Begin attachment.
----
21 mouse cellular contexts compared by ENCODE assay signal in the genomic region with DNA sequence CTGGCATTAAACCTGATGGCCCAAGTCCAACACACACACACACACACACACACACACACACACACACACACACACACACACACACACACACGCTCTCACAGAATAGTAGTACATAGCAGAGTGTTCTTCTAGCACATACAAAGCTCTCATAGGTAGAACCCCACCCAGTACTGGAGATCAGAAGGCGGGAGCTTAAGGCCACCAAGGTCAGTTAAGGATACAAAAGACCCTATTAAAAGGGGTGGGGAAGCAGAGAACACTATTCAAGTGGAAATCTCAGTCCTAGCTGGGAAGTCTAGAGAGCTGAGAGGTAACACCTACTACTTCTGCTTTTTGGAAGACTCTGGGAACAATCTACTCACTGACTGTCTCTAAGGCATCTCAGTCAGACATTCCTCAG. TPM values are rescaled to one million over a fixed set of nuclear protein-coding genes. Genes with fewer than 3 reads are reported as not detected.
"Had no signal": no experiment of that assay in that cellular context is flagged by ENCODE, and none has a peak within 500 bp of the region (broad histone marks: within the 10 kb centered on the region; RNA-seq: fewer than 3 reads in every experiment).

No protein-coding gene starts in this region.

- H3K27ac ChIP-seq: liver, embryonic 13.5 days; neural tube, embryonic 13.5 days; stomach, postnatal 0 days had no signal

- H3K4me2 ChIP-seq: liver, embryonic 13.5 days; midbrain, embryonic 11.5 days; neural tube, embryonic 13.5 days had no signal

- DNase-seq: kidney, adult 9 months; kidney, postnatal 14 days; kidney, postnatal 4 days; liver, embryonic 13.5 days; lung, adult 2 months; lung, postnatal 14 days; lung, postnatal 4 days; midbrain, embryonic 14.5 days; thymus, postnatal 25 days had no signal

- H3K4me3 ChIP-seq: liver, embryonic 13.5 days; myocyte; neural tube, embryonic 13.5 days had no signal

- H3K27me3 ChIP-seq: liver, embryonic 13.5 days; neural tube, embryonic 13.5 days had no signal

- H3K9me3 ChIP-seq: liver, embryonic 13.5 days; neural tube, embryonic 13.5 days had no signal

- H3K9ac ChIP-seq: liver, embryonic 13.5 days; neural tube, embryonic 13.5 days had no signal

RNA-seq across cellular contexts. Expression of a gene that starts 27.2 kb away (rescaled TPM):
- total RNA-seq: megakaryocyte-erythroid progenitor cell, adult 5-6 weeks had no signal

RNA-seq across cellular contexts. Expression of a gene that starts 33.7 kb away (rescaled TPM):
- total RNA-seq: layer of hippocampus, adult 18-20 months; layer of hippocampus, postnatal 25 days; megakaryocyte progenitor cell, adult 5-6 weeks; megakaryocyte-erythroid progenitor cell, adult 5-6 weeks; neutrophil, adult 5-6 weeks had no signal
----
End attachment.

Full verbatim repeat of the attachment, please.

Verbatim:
21 mouse cellular contexts compared by ENCODE assay signal in the genomic region with DNA sequence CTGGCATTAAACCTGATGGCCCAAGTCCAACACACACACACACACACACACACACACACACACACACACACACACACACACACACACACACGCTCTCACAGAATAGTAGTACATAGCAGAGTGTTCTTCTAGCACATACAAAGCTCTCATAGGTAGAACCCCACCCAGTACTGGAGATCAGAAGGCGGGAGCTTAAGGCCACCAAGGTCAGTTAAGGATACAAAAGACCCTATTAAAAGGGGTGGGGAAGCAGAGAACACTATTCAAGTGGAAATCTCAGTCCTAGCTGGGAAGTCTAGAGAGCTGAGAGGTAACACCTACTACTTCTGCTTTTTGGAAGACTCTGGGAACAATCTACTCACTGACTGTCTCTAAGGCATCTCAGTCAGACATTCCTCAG. TPM values are rescaled to one million over a fixed set of nuclear protein-coding genes. Genes with fewer than 3 reads are reported as not detected.
"Had no signal": no experiment of that assay in that cellular context is flagged by ENCODE, and none has a peak within 500 bp of the region (broad histone marks: within the 10 kb centered on the region; RNA-seq: fewer than 3 reads in every experiment).

No protein-coding gene starts in this region.

- H3K27ac ChIP-seq: liver, embryonic 13.5 days; neural tube, embryonic 13.5 days; stomach, postnatal 0 days had no signal

- H3K4me2 ChIP-seq: liver, embryonic 13.5 days; midbrain, embryonic 11.5 days; neural tube, embryonic 13.5 days had no signal

- DNase-seq: kidney, adult 9 months; kidney, postnatal 14 days; kidney, postnatal 4 days; liver, embryonic 13.5 days; lung, adult 2 months; lung, postnatal 14 days; lung, postnatal 4 days; midbrain, embryonic 14.5 days; thymus, postnatal 25 days had no signal

- H3K4me3 ChIP-seq: liver, embryonic 13.5 days; myocyte; neural tube, embryonic 13.5 days had no signal

- H3K27me3 ChIP-seq: liver, embryonic 13.5 days; neural tube, embryonic 13.5 days had no signal

- H3K9me3 ChIP-seq: liver, embryonic 13.5 days; neural tube, embryonic 13.5 days had no signal

- H3K9ac ChIP-seq: liver, embryonic 13.5 days; neural tube, embryonic 13.5 days had no signal

RNA-seq across cellular contexts. Expression of a gene that starts 27.2 kb away (rescaled TPM):
- total RNA-seq: megakaryocyte-erythroid progenitor cell, adult 5-6 weeks had no signal

RNA-seq across cellular contexts. Expression of a gene that starts 33.7 kb away (rescaled TPM):
- total RNA-seq: layer of hippocampus, adult 18-20 months; layer of hippocampus, postnatal 25 days; megakaryocyte progenitor cell, adult 5-6 weeks; megakaryocyte-erythroid progenitor cell, adult 5-6 weeks; neutrophil, adult 5-6 weeks had no signal